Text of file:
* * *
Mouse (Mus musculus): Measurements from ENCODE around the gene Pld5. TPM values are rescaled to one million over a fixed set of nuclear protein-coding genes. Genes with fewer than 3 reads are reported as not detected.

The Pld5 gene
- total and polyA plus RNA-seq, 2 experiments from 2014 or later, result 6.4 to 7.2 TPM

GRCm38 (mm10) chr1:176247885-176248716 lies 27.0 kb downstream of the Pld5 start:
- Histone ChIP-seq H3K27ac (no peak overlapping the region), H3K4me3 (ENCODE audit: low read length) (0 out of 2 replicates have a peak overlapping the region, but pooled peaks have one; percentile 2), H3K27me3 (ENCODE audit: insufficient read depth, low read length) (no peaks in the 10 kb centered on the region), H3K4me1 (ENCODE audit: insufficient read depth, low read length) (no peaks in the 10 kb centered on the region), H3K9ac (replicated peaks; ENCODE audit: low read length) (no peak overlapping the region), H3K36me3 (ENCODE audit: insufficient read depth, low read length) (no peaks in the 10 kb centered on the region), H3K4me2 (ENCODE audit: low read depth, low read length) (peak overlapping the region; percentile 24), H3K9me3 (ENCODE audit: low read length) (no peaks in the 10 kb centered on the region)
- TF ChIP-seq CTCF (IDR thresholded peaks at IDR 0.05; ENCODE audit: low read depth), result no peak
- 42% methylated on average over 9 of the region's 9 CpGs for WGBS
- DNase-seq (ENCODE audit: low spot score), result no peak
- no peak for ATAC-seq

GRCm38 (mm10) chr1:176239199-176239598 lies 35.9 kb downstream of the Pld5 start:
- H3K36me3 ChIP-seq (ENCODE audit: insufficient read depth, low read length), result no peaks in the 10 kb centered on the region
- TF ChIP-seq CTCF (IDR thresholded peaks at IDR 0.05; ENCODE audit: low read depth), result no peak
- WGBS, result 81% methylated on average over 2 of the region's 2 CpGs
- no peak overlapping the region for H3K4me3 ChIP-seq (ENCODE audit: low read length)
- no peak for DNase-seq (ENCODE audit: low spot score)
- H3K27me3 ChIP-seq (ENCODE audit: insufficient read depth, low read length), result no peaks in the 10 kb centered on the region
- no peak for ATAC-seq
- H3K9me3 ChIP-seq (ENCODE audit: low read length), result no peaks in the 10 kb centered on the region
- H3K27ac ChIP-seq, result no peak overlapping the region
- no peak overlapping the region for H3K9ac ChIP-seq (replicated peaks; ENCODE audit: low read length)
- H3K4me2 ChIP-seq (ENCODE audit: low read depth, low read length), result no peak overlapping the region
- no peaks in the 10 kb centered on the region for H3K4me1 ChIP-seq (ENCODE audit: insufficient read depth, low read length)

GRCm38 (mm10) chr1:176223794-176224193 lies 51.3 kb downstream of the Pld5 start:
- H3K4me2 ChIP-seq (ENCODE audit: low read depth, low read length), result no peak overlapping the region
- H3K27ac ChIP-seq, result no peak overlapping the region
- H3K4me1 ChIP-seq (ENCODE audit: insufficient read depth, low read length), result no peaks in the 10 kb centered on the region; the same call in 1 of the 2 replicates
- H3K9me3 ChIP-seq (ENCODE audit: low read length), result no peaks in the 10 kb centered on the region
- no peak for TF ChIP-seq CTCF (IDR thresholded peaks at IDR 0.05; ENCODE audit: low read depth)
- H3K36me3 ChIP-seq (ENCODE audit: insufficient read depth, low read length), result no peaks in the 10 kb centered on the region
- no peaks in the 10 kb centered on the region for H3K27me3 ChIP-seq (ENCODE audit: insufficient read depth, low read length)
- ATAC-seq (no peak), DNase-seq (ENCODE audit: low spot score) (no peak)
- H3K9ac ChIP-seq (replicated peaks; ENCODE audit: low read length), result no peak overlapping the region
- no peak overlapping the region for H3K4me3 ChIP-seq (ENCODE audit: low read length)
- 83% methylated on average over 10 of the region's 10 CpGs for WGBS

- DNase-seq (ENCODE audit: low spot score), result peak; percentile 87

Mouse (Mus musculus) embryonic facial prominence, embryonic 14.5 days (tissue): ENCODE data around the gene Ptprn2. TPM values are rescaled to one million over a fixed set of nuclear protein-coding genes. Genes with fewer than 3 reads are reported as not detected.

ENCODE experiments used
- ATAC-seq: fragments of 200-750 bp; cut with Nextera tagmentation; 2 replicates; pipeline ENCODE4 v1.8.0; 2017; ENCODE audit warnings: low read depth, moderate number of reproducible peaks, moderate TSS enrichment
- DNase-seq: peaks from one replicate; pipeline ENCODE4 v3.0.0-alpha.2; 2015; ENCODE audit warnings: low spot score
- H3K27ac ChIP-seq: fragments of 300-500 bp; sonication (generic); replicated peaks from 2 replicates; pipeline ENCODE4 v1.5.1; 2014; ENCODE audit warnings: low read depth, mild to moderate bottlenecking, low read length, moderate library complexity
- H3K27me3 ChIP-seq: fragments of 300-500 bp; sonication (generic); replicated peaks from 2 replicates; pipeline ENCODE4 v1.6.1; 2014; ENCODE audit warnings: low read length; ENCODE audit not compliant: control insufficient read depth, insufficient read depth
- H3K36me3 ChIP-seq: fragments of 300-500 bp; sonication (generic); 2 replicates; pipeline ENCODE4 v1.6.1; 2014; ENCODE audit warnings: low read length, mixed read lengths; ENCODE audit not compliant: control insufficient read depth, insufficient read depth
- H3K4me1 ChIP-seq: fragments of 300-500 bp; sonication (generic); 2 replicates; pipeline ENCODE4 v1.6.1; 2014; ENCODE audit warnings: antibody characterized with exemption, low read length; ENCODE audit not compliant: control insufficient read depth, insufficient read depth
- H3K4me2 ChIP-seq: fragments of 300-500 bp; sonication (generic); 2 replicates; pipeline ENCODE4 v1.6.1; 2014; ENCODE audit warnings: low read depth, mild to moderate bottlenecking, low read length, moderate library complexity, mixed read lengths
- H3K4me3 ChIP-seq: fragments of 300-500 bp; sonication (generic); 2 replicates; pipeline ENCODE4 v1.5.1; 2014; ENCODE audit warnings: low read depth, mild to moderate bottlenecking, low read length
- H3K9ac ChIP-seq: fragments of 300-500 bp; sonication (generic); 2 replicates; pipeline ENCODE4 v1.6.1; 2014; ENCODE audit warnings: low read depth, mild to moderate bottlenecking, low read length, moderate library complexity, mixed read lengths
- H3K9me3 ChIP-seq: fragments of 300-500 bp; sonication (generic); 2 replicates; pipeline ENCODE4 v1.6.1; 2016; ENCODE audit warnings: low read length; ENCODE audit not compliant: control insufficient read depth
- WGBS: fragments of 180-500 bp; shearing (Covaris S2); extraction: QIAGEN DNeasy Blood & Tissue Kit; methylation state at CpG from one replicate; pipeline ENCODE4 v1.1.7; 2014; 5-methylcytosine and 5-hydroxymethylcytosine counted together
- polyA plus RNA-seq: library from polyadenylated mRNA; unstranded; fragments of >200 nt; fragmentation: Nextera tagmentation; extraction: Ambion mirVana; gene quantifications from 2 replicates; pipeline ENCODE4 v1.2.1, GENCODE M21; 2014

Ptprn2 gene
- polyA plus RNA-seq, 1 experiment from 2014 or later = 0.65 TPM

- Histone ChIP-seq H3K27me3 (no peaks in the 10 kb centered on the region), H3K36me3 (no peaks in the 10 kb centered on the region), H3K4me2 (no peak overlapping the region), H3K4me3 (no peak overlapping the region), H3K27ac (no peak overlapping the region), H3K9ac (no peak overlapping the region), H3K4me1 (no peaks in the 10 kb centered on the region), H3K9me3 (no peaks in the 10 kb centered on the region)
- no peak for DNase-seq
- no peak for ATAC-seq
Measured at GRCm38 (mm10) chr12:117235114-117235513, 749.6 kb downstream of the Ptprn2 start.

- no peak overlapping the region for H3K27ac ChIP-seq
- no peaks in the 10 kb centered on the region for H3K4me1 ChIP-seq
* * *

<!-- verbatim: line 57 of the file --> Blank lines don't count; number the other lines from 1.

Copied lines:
- no peaks in the 10 kb centered on the region for H3K4me1 ChIP-seq